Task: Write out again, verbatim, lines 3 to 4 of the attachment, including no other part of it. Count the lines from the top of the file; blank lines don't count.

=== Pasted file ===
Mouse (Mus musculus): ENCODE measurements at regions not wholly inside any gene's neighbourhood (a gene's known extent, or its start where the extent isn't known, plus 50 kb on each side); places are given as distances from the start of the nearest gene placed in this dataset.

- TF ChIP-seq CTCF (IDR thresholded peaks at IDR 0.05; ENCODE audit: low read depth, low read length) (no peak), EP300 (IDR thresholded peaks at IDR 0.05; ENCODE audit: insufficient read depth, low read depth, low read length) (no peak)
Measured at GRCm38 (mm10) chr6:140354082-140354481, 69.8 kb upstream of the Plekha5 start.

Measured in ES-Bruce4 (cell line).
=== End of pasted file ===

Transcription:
Measured at GRCm38 (mm10) chr6:140354082-140354481, 69.8 kb upstream of the Plekha5 start.

Measured in ES-Bruce4 (cell line).